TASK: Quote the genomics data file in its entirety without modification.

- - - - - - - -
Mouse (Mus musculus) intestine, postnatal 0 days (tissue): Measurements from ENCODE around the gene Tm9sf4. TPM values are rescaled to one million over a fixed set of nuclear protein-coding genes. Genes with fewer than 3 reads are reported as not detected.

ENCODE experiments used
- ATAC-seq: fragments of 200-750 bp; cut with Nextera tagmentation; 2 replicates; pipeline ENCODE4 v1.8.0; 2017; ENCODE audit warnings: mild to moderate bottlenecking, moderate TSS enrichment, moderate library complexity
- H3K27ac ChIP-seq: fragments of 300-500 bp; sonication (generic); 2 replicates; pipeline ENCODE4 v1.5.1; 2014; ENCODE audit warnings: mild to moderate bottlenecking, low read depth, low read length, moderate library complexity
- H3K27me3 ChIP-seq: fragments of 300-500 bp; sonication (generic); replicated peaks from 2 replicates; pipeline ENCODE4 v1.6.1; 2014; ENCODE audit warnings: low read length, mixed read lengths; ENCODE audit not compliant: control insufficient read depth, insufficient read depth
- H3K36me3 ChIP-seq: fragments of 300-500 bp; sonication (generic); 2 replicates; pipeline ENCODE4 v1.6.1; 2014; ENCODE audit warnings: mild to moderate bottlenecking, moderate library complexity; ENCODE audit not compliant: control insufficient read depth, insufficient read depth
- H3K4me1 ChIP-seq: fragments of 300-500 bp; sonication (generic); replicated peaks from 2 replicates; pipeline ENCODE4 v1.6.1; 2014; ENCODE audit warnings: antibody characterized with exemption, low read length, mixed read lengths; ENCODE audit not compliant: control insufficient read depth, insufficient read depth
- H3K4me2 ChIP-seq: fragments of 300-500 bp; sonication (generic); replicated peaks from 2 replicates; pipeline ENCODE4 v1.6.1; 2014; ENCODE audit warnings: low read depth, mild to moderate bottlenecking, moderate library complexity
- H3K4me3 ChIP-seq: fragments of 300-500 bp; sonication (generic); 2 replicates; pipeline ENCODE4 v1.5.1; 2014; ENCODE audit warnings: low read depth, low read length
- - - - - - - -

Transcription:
Mouse (Mus musculus) intestine, postnatal 0 days (tissue): Measurements from ENCODE around the gene Tm9sf4. TPM values are rescaled to one million over a fixed set of nuclear protein-coding genes. Genes with fewer than 3 reads are reported as not detected.

ENCODE experiments used
- ATAC-seq: fragments of 200-750 bp; cut with Nextera tagmentation; 2 replicates; pipeline ENCODE4 v1.8.0; 2017; ENCODE audit warnings: mild to moderate bottlenecking, moderate TSS enrichment, moderate library complexity
- H3K27ac ChIP-seq: fragments of 300-500 bp; sonication (generic); 2 replicates; pipeline ENCODE4 v1.5.1; 2014; ENCODE audit warnings: mild to moderate bottlenecking, low read depth, low read length, moderate library complexity
- H3K27me3 ChIP-seq: fragments of 300-500 bp; sonication (generic); replicated peaks from 2 replicates; pipeline ENCODE4 v1.6.1; 2014; ENCODE audit warnings: low read length, mixed read lengths; ENCODE audit not compliant: control insufficient read depth, insufficient read depth
- H3K36me3 ChIP-seq: fragments of 300-500 bp; sonication (generic); 2 replicates; pipeline ENCODE4 v1.6.1; 2014; ENCODE audit warnings: mild to moderate bottlenecking, moderate library complexity; ENCODE audit not compliant: control insufficient read depth, insufficient read depth
- H3K4me1 ChIP-seq: fragments of 300-500 bp; sonication (generic); replicated peaks from 2 replicates; pipeline ENCODE4 v1.6.1; 2014; ENCODE audit warnings: antibody characterized with exemption, low read length, mixed read lengths; ENCODE audit not compliant: control insufficient read depth, insufficient read depth
- H3K4me2 ChIP-seq: fragments of 300-500 bp; sonication (generic); replicated peaks from 2 replicates; pipeline ENCODE4 v1.6.1; 2014; ENCODE audit warnings: low read depth, mild to moderate bottlenecking, moderate library complexity
- H3K4me3 ChIP-seq: fragments of 300-500 bp; sonication (generic); 2 replicates; pipeline ENCODE4 v1.5.1; 2014; ENCODE audit warnings: low read depth, low read length